It’ll be a month after grade 12 and 7 pupils go back to school that their mates can start to join them in the classroom.
This is according to return-to-school dates gazetted on Friday.
The document states that early childhood development centres and grade R, 3, 6, 10 and 11 pupils can go back on July 6. They will be joined by “school of skills” pupils in years 2 and 3.
Grade R, 1, 2, 3 and 6 pupils at schools for pupils with severe intellectual disabilities (SID schools) will join them on July 6 — as will special care centres for pupils with severe and profound intellectual difficulties (LSPID schools) in years 1, 2 and 3.
On August 3, a further month after the initial back-to-school dates, grade 4, 5, 8, 9, “school of skills” year 1 and the remaining SID and LSPID school pupils will go back.
Grades 1 and 2 at ordinary schools are missing from the published table of return dates. Attempts to contact the basic education department to clarify this were unsuccessful on Friday evening.
“Only those schools and offices that have complied with the minimum health, safety and social distancing measure on Covid-19 … will be allowed to open.
“A school or office that has failed to comply with the minimum health, safety and social distancing measures on Covid-19 … will remain closed until all the measures are in place,” the regulations state.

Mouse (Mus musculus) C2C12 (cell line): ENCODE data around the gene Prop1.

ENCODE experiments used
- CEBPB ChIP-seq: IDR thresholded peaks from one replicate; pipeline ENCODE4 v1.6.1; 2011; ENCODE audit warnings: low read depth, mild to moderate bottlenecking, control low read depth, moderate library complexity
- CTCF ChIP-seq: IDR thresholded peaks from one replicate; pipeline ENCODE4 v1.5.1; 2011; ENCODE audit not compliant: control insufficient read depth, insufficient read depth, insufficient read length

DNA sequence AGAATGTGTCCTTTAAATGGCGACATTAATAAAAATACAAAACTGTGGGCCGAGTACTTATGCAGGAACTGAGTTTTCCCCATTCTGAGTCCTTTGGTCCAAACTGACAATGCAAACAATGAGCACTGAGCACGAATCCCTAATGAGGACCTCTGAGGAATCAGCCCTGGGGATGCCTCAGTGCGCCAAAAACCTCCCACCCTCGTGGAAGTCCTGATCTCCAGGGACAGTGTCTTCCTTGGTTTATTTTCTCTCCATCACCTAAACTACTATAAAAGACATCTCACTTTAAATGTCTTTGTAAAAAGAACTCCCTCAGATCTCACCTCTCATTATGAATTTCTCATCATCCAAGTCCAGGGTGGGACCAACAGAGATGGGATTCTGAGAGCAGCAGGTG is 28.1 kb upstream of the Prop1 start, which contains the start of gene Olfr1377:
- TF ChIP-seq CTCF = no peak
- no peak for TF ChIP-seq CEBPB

The document, dated Friday May 29, states that parents do not have to send their children back to the classrooms.
“A parent who chooses not to send a learner to school must apply to the head of department, who, in terms of section 4 of the South African Schools Act, may exempt a learner entirely, partially or conditionally from compulsory school attendance, if it is in the best interests of the learner.
“A parent who chooses not to send a learner to school is obliged to apply for home education in terms of the relevant section of the South African Schools Act.”
The regulations state that parents or guardians must not send pupils to school “if the learners have any of the symptoms of Covid-19”.
On top of a safety plan for each school or education office, the regulations state that “symptom screening” must be conducted at offices or schools.
“Any person who enters an office or school must be screened, to ascertain whether they have any of the observable symptoms associated with Covid-19, namely fever, cough, sore throat, redness of eyes, shortness of breath or difficulty in breathing.
“Any person who suffers from [these] symptoms, or who experiences additional symptoms of body aches, loss of smell or loss of taste, nausea, vomiting, diarrhoea, fatigue, weakness or tiredness, while at the office or school, must immediately report such symptoms to the compliance officer or designated official,” the regulations state.
Should anyone present with these symptoms, they must not be allowed on to the premises. If, however, they are already on the premises, they must “immediately isolate” and plans must be in place to move them in a way where other people aren’t at risk.
“If any person has been diagnosed with Covid-19 and isolated in accordance with the department of health guidelines, an office or a school may only allow the return of such person to the office or school on condition that he or she has undergone a medical evaluation confirming that he or she has tested negative for Covid-19,” the regulations state.